In fact, IRAs are one of the most powerful retirement savings tools available. Even if your clients are contributing to a 401(k) or other plan at work, they might also consider investing in an IRA.
What types of IRAs are available? There are two major types of IRAs: Traditional IRAs and Roth IRAs. Both allow clients to make annual contributions of up to $6,000 in 2019. Generally, they must have at least as much taxable compensation as the amount of their IRA contribution. But if they are married filing jointly, the spouse can also contribute to an IRA, even if he or she does not have taxable compensation. The law also allows taxpayers age 50 and older to make additional "catch-up" contributions. These folks can put up to an additional $1,000 in their IRAs in 2019. Both Traditional and Roth IRAs feature tax-sheltered growth of earnings. And both typically offer a wide range of investment choices.
There are important differences between these two types of IRAs. You must understand these differences before you help your clients choose which type of IRA may be appropriate for their needs.
Practically anyone can open and contribute to a Traditional IRA. The only requirements is that your client must have taxable compensation and be under age 72. Clients can contribute the maximum allowed each year as long as their taxable compensation for the year is at least that amount. If their taxable compensation for the year is below the maximum contribution allowed, they can contribute only up to the amount earned. Contributions to a Traditional IRA may be tax deductible on their federal income tax return. This is important because tax-deductible (pretax) contributions lower taxable income for the year, saving money on taxes. If neither spouse is covered by a 401(k) or other employer-sponsored plan, they can generally deduct the full amount of the annual contribution. If one spouse is covered by such a plan, the ability to deduct contributions depends on annual income (modified adjusted gross income, or MAGI) and income tax filing status. They may qualify for a full deduction, a partial deduction, or no deduction at all.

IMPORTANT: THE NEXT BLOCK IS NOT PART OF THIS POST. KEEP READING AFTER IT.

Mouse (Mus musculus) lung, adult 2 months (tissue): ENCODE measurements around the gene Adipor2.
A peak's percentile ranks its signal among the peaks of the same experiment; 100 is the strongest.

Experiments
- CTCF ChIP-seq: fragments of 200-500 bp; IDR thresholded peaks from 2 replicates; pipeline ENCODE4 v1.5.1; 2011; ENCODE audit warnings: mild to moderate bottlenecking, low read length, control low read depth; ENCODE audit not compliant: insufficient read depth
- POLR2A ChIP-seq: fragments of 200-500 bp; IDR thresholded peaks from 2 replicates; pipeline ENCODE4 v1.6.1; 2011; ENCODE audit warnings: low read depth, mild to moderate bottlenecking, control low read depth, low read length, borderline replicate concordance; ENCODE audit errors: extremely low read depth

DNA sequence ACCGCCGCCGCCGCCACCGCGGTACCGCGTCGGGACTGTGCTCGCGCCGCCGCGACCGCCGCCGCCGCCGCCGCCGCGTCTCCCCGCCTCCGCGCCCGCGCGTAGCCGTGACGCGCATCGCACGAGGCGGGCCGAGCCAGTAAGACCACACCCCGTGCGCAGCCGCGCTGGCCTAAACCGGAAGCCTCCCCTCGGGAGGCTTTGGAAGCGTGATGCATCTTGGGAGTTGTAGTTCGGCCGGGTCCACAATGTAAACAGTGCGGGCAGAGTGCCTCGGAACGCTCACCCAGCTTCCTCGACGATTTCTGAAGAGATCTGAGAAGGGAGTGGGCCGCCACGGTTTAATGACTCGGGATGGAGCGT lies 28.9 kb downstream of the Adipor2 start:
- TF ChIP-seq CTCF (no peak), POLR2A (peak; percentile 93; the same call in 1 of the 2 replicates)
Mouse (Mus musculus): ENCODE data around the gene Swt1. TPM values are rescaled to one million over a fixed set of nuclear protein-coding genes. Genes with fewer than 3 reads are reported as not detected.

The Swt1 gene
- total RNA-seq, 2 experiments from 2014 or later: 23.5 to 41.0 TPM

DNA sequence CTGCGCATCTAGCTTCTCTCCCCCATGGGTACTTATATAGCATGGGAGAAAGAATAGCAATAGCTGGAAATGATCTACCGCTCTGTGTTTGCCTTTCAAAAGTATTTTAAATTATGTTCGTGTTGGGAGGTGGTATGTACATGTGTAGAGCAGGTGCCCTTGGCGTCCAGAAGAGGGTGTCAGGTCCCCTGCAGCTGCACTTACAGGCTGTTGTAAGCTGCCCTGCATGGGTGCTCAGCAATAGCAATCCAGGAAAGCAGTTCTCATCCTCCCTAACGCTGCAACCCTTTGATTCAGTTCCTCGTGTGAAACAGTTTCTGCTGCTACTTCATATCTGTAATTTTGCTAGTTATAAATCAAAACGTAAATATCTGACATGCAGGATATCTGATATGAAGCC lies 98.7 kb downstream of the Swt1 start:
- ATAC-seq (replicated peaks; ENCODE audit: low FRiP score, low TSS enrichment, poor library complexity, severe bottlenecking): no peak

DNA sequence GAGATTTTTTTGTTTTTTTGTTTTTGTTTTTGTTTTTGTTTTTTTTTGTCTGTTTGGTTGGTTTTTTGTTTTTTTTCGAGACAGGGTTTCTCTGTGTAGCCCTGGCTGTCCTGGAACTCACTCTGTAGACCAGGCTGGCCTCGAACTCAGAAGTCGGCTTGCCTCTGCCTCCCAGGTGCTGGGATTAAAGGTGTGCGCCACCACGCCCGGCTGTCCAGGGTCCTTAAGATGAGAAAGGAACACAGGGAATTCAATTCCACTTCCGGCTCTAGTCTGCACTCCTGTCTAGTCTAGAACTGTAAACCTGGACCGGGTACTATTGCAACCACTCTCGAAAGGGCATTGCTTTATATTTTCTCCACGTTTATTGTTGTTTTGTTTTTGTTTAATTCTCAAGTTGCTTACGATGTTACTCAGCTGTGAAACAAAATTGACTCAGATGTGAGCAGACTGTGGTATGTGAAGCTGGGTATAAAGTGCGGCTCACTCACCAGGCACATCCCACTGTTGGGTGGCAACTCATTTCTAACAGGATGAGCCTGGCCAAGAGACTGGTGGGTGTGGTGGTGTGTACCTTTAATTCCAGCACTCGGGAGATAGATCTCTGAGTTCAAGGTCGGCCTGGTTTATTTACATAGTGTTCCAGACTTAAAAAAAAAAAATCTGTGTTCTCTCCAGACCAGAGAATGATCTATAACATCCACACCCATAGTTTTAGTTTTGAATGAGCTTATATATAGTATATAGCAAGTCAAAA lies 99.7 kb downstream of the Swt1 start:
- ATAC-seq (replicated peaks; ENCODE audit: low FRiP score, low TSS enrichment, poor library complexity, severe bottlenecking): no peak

What happens when your client starts taking money from their Traditional IRA?
Any portion of a distribution that represents deductible contributions is subject to income tax because those contributions were not taxed when they made them. Any portion that represents investment earnings is also subject to income tax because those earnings were not previously taxed either. Only the portion that represents nondeductible, after-tax contributions (if any) is not subject to income tax. In addition to income tax, they may have to pay a 10% early withdrawal penalty if they are under age 59½, unless they meet one of the exceptions.
Not everyone can set up a Roth IRA. Even if your clients can, they may not qualify to take full advantage of it. The first requirement is that they must have taxable compensation. If their taxable compensation is at least $6,000 in 2019, they may be able to contribute the full amount. But it gets more complicated. Your client's ability to contribute to a Roth IRA in any year depends on their MAGI and their income tax filing status. Their allowable contribution may be less than the maximum possible, or nothing at all.
Roth IRAs — Tax Year 2019 Filing status Contribution is limited if MAGI between:
- Single/Head of household: $122,000 - $137,000
- Married, filing jointly: $193,000 - $203,00
- Married, filing separately: $0 - $10,000
Their contributions to a Roth IRA are not tax-deductible. They can invest only after-tax dollars in a Roth IRA. The good news is that, if they meet certain conditions, their withdrawals from a Roth IRA will be completely free from federal income tax, including both contributions and investment earnings. To be eligible for these qualifying distributions, they must meet a five-year holding period requirement.
In addition, one of the following must apply:
- Clients have reached age 59½ by the time of the withdrawal
- The withdrawal is made because of disability
- The withdrawal is made to pay first-time home buyer expenses ($10,000 lifetime limit from all IRAs)
- The withdrawal is made by a beneficiary or estate after death Qualified distributions will also avoid the 10% early withdrawal penalty. This ability to withdraw their funds with no taxes or penalty is a key strength of the Roth IRA
- Remember, even non-qualified distributions will be taxed (and possibly penalized) only on the investment earnings portion of the distribution, and then only to the extent that their distribution exceeds the total amount of all contributions that they have made. Another advantage of the Roth IRA is that there are no required distributions after age 70½ or at any time during your client's life. They can put off taking distributions until they really need the income.
- They can leave the entire balance to their beneficiary without ever taking a single distribution. As long as they have taxable compensation and qualify, they can keep contributing to a Roth IRA after age 70½.
Making the choice
Assuming your clients qualify to use both, which type of IRA might be appropriate for your needs? The Roth IRA might be a more effective tool if they don't qualify for tax-deductible contributions to a Traditional IRA or if they want to minimize taxes during retirement and preserve assets for their beneficiaries. But a Traditional IRA that is deductible may be a better tool if they want to lower their yearly tax bill while they are still working (and possibly in a higher tax bracket than they will be in after they retire). Note: They can have both a Traditional IRA and a Roth IRA, but their total annual contribution to all of the IRAs that they own cannot be more than $6,000 in 2019 ($7,000 if they're age 50 or older).